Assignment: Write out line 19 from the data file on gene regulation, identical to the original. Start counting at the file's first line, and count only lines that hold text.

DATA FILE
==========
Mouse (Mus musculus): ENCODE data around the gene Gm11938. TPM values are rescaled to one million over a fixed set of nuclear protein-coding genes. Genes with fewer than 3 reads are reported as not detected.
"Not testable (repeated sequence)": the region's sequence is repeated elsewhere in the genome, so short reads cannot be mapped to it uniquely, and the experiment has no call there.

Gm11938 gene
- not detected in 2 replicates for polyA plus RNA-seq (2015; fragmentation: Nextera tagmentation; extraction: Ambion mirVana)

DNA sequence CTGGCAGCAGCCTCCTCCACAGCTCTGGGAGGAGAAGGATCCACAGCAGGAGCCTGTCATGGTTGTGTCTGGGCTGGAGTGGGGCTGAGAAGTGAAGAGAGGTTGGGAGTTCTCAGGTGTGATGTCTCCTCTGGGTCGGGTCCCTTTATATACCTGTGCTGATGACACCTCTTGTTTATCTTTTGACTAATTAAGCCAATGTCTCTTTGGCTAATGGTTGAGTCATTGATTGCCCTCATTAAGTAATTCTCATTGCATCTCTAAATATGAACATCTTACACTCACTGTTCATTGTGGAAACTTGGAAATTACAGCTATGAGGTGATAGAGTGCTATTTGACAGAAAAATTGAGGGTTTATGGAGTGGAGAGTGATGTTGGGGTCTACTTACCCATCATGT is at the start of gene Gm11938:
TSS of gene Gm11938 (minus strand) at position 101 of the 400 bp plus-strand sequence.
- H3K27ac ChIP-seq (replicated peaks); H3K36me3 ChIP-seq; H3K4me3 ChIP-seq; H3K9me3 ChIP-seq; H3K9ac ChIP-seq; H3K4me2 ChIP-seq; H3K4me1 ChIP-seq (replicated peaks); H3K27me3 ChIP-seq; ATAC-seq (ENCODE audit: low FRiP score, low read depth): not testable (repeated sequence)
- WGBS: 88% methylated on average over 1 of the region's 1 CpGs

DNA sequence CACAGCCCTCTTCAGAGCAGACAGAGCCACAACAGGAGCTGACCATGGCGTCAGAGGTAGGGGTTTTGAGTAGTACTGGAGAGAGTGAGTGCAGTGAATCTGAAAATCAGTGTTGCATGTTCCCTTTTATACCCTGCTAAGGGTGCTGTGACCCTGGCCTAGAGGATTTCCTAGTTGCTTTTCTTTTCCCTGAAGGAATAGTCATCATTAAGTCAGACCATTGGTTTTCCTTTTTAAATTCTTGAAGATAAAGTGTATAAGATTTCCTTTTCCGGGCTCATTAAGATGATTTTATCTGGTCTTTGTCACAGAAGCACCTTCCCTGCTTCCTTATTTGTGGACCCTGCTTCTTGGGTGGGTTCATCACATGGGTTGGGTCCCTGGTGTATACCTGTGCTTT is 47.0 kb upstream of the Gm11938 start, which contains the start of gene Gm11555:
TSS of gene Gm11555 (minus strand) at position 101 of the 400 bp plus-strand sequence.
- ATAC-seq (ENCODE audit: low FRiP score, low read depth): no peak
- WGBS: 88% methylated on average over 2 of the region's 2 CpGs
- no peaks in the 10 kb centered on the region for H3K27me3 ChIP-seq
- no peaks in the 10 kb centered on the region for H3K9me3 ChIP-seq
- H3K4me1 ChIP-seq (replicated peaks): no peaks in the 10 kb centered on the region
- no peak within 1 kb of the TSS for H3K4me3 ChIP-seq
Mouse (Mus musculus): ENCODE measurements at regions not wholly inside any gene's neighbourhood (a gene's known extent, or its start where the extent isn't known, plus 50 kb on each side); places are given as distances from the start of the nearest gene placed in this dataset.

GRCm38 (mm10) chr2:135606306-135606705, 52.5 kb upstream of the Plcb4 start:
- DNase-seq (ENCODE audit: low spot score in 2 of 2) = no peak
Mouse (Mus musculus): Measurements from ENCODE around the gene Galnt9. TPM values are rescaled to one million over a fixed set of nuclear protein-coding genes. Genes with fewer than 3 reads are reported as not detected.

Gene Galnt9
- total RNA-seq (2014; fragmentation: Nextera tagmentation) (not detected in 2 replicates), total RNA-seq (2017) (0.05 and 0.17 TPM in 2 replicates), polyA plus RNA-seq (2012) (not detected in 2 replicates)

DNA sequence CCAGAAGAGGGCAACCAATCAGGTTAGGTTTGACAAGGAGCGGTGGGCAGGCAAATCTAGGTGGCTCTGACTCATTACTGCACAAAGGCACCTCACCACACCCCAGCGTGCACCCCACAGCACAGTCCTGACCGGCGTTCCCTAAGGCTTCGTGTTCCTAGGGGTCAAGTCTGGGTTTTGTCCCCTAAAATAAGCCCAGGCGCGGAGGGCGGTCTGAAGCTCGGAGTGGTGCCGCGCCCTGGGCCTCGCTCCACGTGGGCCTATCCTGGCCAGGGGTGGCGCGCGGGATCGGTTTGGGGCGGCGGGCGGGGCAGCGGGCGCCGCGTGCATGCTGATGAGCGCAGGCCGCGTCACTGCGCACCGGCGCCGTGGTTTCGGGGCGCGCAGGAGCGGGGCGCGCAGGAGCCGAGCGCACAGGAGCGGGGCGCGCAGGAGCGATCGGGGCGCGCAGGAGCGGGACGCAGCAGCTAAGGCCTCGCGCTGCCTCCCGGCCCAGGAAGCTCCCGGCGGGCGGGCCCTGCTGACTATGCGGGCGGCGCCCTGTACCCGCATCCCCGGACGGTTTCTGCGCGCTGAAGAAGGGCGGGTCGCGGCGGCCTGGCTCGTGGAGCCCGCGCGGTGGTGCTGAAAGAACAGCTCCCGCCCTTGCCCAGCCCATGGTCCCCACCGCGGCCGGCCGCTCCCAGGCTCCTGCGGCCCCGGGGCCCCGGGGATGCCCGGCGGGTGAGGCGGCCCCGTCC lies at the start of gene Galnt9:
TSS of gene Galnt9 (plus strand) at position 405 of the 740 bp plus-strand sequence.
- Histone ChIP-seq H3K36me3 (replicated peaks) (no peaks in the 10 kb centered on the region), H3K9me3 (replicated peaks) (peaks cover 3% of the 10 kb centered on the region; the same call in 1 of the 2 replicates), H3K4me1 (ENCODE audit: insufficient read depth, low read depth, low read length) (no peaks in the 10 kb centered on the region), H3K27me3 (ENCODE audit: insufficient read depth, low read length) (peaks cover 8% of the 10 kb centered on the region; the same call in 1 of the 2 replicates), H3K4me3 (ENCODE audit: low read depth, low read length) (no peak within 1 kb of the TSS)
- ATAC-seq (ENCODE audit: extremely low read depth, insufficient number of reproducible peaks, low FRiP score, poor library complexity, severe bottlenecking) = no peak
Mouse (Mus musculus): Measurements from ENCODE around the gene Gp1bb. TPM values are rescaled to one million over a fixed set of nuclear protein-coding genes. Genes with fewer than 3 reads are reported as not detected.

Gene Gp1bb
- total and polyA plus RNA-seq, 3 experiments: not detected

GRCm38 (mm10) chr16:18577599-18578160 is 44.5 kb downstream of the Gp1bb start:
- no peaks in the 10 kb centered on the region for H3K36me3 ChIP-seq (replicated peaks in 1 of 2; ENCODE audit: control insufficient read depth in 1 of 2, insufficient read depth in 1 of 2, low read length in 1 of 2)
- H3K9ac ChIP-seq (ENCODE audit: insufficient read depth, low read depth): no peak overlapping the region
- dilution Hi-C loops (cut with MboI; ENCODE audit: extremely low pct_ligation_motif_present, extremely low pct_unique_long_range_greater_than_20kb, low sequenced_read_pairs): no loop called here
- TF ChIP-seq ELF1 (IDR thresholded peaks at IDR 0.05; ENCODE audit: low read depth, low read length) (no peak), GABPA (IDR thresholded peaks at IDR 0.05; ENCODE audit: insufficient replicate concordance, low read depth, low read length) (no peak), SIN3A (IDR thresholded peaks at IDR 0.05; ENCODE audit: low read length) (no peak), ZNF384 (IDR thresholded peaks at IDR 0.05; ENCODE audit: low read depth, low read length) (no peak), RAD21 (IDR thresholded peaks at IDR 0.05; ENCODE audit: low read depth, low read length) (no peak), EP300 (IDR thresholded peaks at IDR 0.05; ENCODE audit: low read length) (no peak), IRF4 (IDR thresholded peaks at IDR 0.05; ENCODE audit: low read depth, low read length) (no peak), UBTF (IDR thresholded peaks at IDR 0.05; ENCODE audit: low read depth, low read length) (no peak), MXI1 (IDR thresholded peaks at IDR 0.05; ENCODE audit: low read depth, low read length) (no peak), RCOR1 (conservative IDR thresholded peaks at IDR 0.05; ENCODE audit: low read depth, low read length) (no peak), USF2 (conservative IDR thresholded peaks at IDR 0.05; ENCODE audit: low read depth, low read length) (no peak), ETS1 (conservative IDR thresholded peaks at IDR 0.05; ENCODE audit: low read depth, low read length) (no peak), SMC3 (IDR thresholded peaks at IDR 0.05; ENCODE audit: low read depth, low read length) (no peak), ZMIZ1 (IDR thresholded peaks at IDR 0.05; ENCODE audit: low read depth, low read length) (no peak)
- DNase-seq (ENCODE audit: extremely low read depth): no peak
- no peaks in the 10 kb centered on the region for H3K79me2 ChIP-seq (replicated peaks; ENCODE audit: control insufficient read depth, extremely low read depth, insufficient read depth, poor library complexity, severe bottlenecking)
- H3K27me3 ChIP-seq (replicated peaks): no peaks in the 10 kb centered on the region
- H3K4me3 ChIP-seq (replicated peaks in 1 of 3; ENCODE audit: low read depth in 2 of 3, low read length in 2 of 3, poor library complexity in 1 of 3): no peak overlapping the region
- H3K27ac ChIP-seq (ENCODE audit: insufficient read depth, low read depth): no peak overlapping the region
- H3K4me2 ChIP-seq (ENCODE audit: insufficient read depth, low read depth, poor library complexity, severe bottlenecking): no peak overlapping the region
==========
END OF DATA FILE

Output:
- DNase-seq (ENCODE audit: low spot score in 2 of 2) = no peak